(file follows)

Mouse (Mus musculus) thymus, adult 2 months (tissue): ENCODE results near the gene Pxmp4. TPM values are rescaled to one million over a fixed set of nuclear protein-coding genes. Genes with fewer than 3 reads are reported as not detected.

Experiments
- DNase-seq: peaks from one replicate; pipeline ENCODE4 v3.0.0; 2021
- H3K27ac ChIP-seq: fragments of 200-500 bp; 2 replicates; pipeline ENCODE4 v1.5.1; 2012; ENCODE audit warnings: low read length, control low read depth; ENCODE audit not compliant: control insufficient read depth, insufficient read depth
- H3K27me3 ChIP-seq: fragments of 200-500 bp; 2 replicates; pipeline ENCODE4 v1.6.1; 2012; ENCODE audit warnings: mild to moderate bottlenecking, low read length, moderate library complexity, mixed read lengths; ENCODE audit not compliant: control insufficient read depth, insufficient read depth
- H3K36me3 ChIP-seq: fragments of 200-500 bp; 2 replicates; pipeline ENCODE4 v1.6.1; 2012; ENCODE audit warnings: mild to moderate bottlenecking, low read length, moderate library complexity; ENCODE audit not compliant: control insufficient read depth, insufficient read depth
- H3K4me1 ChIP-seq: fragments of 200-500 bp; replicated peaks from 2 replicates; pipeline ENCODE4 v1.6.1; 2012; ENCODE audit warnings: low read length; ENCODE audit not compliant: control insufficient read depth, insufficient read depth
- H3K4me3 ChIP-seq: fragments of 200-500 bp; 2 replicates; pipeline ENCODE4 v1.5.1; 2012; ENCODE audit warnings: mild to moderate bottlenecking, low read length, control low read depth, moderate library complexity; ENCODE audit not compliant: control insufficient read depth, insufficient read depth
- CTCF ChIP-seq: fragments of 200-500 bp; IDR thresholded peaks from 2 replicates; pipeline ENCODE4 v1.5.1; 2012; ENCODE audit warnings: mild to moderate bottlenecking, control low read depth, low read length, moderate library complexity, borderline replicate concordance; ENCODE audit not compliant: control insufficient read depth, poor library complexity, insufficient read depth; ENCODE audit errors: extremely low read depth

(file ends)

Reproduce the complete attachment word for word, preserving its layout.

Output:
Mouse (Mus musculus) thymus, adult 2 months (tissue): ENCODE results near the gene Pxmp4. TPM values are rescaled to one million over a fixed set of nuclear protein-coding genes. Genes with fewer than 3 reads are reported as not detected.

Experiments
- DNase-seq: peaks from one replicate; pipeline ENCODE4 v3.0.0; 2021
- H3K27ac ChIP-seq: fragments of 200-500 bp; 2 replicates; pipeline ENCODE4 v1.5.1; 2012; ENCODE audit warnings: low read length, control low read depth; ENCODE audit not compliant: control insufficient read depth, insufficient read depth
- H3K27me3 ChIP-seq: fragments of 200-500 bp; 2 replicates; pipeline ENCODE4 v1.6.1; 2012; ENCODE audit warnings: mild to moderate bottlenecking, low read length, moderate library complexity, mixed read lengths; ENCODE audit not compliant: control insufficient read depth, insufficient read depth
- H3K36me3 ChIP-seq: fragments of 200-500 bp; 2 replicates; pipeline ENCODE4 v1.6.1; 2012; ENCODE audit warnings: mild to moderate bottlenecking, low read length, moderate library complexity; ENCODE audit not compliant: control insufficient read depth, insufficient read depth
- H3K4me1 ChIP-seq: fragments of 200-500 bp; replicated peaks from 2 replicates; pipeline ENCODE4 v1.6.1; 2012; ENCODE audit warnings: low read length; ENCODE audit not compliant: control insufficient read depth, insufficient read depth
- H3K4me3 ChIP-seq: fragments of 200-500 bp; 2 replicates; pipeline ENCODE4 v1.5.1; 2012; ENCODE audit warnings: mild to moderate bottlenecking, low read length, control low read depth, moderate library complexity; ENCODE audit not compliant: control insufficient read depth, insufficient read depth
- CTCF ChIP-seq: fragments of 200-500 bp; IDR thresholded peaks from 2 replicates; pipeline ENCODE4 v1.5.1; 2012; ENCODE audit warnings: mild to moderate bottlenecking, control low read depth, low read length, moderate library complexity, borderline replicate concordance; ENCODE audit not compliant: control insufficient read depth, poor library complexity, insufficient read depth; ENCODE audit errors: extremely low read depth